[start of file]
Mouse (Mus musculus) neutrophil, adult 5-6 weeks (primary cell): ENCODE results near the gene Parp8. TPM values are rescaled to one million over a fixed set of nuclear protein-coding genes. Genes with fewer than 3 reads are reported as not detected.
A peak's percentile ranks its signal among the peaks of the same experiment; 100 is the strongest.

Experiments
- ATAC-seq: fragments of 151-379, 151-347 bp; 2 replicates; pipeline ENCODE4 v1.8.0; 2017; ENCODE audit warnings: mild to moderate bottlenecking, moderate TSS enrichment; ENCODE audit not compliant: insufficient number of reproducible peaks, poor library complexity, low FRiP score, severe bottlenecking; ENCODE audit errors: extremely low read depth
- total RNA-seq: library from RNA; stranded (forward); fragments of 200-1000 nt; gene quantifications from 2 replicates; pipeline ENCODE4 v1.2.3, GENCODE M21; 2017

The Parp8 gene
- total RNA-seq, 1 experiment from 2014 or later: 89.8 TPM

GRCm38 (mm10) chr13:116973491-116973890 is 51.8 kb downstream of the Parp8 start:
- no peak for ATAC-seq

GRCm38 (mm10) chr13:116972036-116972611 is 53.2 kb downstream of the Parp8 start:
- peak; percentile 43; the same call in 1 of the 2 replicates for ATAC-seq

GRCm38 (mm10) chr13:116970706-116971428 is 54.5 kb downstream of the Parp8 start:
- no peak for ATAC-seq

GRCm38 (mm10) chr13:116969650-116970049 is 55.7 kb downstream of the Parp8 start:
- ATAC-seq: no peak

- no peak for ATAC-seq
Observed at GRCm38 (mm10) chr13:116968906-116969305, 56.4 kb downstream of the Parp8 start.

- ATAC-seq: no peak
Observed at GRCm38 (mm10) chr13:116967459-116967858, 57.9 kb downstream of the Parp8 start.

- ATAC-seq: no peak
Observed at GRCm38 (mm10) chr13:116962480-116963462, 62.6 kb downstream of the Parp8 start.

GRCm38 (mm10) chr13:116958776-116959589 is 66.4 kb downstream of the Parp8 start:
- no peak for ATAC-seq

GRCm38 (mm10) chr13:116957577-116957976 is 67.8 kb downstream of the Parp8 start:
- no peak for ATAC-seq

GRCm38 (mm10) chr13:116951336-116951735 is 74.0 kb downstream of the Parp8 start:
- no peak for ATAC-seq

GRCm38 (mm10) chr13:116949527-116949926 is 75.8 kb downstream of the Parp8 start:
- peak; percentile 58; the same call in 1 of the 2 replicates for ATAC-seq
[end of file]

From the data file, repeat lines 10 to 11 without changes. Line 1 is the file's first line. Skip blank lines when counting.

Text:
GRCm38 (mm10) chr13:116972036-116972611 is 53.2 kb downstream of the Parp8 start:
- peak; percentile 43; the same call in 1 of the 2 replicates for ATAC-seq